Several people stop by our table to pay their respects. Someone shows off a poster she has made in honor of Hank’s upcoming birthday. It says “HANK IS TURNING 92.” Below that: “A dirty old man needs love too.” Hank is pleased. The Bounty, pretty much unchanged since 1948, is clearly Hank’s home these days—a place of soft lighting and red banquettes, with a selection of sandwiches divided into the categories of Captain Bligh and Fletcher Christian. (Captain Bligh likes the burgers; Mr. Christian favors the baked ham.) It’s a place that should have closed long ago but instead stuck around long enough to become hip again.
Hank has had many casual friends over the years, but one close friend was the actor Robert Mitchum. The two men met near the end of the war. Mitchum was working at Lockheed trying to avoid conscription, and Hank was working at a nearby bar. They spent time together almost every week in subsequent years.
“Mitch worked at RKO, under Howard Hughes,” Hank says. “I went over one day to watch him make a movie. Boring! He says, ‘Go over to my room and wait for me. I’ll be through here in a minute.’ I say, ‘Any vodka in there?’ He says, ‘Yeah.’ So I pour myself a drink and he comes in. Pretty soon there’s a knock on the door. ‘They’re ready on the set, Mr. Mitchum.’ He says, ‘Go fuck yourself.’ Then there’s another knock on the door. I say, ‘I’ll answer this time.’”
It was Ava Gardner, who, at the time, was Howard Hughes’ girlfriend.
“Mitch says, ‘Oh, hi sweetheart, come in!’” Hank recalls. “She left twenty-three hours later.”
I decide to draw the curtain at that point in the story.
When Hank hands me a photograph of himself with Mitchum, it’s hard to immediately discern who’s the movie star. Hank, slightly shorter than Mitchum, looks handsome and muscular, and he’s dressed in a light suit with a short black tie. I ask if he was ever a brawler in his younger days. Never, he says. (Good-otherwise, it’d blow up my newfound Theory of Hank.) There’s still a bit of dapperness to Hank, though. Today, he sports a pink shirt and a blue sweater vest.
In the early 1950s Hank got hired as head bartender at the Saratoga, a bar on Sunset, and stayed on for a couple of decades.
Motion picture stars liked to go to the Saratoga. So did directors. The Director’s Guild was across the street. Everyone knew Hank, and he got the nickname Louella, after the famous gossip columnist Louella Parsons. “If anyone wanted to know anything about the movies, they could go to Hank,” he says.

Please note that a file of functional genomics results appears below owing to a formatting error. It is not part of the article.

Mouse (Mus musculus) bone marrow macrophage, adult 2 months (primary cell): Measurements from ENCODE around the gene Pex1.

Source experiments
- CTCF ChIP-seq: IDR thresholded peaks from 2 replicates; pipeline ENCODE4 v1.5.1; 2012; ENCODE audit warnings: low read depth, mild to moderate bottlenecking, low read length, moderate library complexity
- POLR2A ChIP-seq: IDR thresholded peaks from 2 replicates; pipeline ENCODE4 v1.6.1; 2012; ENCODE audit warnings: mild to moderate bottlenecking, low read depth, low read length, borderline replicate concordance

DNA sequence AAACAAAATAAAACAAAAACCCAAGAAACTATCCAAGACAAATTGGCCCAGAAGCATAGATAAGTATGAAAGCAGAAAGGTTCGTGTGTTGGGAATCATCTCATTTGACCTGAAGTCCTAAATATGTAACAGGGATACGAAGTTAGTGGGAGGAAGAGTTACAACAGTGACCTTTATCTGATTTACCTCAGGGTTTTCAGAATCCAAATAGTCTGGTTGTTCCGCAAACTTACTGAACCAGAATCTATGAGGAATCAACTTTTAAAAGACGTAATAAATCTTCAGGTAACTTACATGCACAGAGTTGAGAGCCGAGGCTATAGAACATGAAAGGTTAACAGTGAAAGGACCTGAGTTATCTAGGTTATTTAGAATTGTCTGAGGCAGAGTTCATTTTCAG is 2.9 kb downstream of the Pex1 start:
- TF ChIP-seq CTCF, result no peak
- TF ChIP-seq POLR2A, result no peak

One memory that makes Hank wince – the only one, come to think of it – is of Johnny Weissmuller, who was famous for playing Tarzan. “Johnny Weismuller always thought he was Tarzan,” Hank says. “And he’s married for the fourth or fifth time to a pro golfer’s daughter. And what a doll! I mean a beautiful broad. She comes in. He’s been there. He’s had eight or ten already. She says, ‘Come on John. Let’s go.’ He says, ‘No, I’m staying here with Hank.’ I’ve never been so embarrassed in my life.”
Nevertheless, the story of Weissmuller has a happy ending, sort of. “He had ten more drinks after that. He could drink and never got out of line. He was a great drinker. I introduced him to his last wife. And she took him down to Mexico and he lived to be 80 years old. How about that?”
The good times at the Saratoga didn’t last forever. The late ’60s weren’t kind to the neighborhood. “The hippies came. They ruined the whole strip,” Hank says with a regretful shake of the head. “It was just awful. They went into joints, and they got drunk and out of line, and they’d ask everybody for money in the streets. All the way up the strip-all these places closed.”
The Saratoga eventually closed its doors, and Hank found a job bartending at the Bull ’n Bush restaurant on 6th Street and Kenmore. When it closed in the early 1980s, Hank tended bar at the Bounty until his retirement at age 72, in 1991. Despite his Saturday visits to the Bounty, he stays away from the hard stuff these days, especially after suffering a broken hip last year.
Why did he stay in the bartending business as long as he did? “I like to be around people,” he answers. “I was a famous bartender. People said ‘Let’s go to the Saratoga. Let’s go see Hank.’” He adds, “Everybody trusts bartenders. I don’t know why, but they do.”
I try to press him a bit on the meaning of his odyssey, to discern the takeaway on this remarkable life, but that’s not how Hank rolls. He indicates we’re done and gets up from our table to resume his place, and his soft drink, at the bar.
I look at the clock and judge that sufficient time has elapsed since I drank my Old Fashioned to allow me to drive home. (Johnny Weissmuller I am not.) Hank may not have taken me deep into his soul, but he tells a hell of a story. I can see why Tarzan enjoyed drinking with him.